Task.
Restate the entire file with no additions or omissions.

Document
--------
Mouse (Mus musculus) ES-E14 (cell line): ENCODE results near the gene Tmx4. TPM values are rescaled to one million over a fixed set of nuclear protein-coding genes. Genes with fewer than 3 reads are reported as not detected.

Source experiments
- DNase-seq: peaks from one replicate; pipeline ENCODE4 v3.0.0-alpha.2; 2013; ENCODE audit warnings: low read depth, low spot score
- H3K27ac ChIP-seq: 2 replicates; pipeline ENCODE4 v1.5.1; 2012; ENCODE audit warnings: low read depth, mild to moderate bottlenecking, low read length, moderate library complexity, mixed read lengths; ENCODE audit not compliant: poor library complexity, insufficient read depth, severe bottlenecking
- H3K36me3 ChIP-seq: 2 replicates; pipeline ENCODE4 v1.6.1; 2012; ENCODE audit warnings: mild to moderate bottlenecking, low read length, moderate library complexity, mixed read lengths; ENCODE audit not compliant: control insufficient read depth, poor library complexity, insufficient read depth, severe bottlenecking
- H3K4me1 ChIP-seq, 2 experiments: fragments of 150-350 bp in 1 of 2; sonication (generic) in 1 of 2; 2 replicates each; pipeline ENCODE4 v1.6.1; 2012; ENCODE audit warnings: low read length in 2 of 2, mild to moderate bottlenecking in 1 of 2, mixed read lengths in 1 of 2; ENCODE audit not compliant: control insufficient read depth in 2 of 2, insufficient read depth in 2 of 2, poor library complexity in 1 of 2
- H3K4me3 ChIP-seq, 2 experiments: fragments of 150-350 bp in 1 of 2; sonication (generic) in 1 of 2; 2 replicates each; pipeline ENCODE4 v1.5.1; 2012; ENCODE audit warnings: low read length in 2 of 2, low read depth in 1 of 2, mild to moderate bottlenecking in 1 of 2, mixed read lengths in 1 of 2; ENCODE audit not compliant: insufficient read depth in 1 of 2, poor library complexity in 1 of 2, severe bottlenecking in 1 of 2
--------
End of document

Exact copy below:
Mouse (Mus musculus) ES-E14 (cell line): ENCODE results near the gene Tmx4. TPM values are rescaled to one million over a fixed set of nuclear protein-coding genes. Genes with fewer than 3 reads are reported as not detected.

Source experiments
- DNase-seq: peaks from one replicate; pipeline ENCODE4 v3.0.0-alpha.2; 2013; ENCODE audit warnings: low read depth, low spot score
- H3K27ac ChIP-seq: 2 replicates; pipeline ENCODE4 v1.5.1; 2012; ENCODE audit warnings: low read depth, mild to moderate bottlenecking, low read length, moderate library complexity, mixed read lengths; ENCODE audit not compliant: poor library complexity, insufficient read depth, severe bottlenecking
- H3K36me3 ChIP-seq: 2 replicates; pipeline ENCODE4 v1.6.1; 2012; ENCODE audit warnings: mild to moderate bottlenecking, low read length, moderate library complexity, mixed read lengths; ENCODE audit not compliant: control insufficient read depth, poor library complexity, insufficient read depth, severe bottlenecking
- H3K4me1 ChIP-seq, 2 experiments: fragments of 150-350 bp in 1 of 2; sonication (generic) in 1 of 2; 2 replicates each; pipeline ENCODE4 v1.6.1; 2012; ENCODE audit warnings: low read length in 2 of 2, mild to moderate bottlenecking in 1 of 2, mixed read lengths in 1 of 2; ENCODE audit not compliant: control insufficient read depth in 2 of 2, insufficient read depth in 2 of 2, poor library complexity in 1 of 2
- H3K4me3 ChIP-seq, 2 experiments: fragments of 150-350 bp in 1 of 2; sonication (generic) in 1 of 2; 2 replicates each; pipeline ENCODE4 v1.5.1; 2012; ENCODE audit warnings: low read length in 2 of 2, low read depth in 1 of 2, mild to moderate bottlenecking in 1 of 2, mixed read lengths in 1 of 2; ENCODE audit not compliant: insufficient read depth in 1 of 2, poor library complexity in 1 of 2, severe bottlenecking in 1 of 2